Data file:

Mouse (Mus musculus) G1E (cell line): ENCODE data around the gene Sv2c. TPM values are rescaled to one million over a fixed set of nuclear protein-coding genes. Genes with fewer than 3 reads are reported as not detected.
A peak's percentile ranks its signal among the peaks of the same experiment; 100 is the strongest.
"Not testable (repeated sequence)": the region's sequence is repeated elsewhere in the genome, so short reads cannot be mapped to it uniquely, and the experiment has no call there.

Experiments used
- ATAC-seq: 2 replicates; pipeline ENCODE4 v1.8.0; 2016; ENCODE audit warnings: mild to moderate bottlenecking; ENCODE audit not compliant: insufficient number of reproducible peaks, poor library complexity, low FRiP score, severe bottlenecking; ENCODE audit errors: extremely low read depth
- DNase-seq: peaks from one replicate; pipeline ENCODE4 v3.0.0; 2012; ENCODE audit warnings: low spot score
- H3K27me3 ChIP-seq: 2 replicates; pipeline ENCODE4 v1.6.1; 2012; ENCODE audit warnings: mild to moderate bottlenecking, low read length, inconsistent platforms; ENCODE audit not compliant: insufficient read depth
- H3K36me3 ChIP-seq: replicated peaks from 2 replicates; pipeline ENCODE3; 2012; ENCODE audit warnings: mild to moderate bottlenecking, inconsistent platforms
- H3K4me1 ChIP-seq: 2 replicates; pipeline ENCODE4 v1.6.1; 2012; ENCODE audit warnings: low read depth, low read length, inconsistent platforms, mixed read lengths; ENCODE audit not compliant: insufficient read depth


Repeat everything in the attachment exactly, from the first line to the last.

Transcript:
Mouse (Mus musculus) G1E (cell line): ENCODE data around the gene Sv2c. TPM values are rescaled to one million over a fixed set of nuclear protein-coding genes. Genes with fewer than 3 reads are reported as not detected.
A peak's percentile ranks its signal among the peaks of the same experiment; 100 is the strongest.
"Not testable (repeated sequence)": the region's sequence is repeated elsewhere in the genome, so short reads cannot be mapped to it uniquely, and the experiment has no call there.

Experiments used
- ATAC-seq: 2 replicates; pipeline ENCODE4 v1.8.0; 2016; ENCODE audit warnings: mild to moderate bottlenecking; ENCODE audit not compliant: insufficient number of reproducible peaks, poor library complexity, low FRiP score, severe bottlenecking; ENCODE audit errors: extremely low read depth
- DNase-seq: peaks from one replicate; pipeline ENCODE4 v3.0.0; 2012; ENCODE audit warnings: low spot score
- H3K27me3 ChIP-seq: 2 replicates; pipeline ENCODE4 v1.6.1; 2012; ENCODE audit warnings: mild to moderate bottlenecking, low read length, inconsistent platforms; ENCODE audit not compliant: insufficient read depth
- H3K36me3 ChIP-seq: replicated peaks from 2 replicates; pipeline ENCODE3; 2012; ENCODE audit warnings: mild to moderate bottlenecking, inconsistent platforms
- H3K4me1 ChIP-seq: 2 replicates; pipeline ENCODE4 v1.6.1; 2012; ENCODE audit warnings: low read depth, low read length, inconsistent platforms, mixed read lengths; ENCODE audit not compliant: insufficient read depth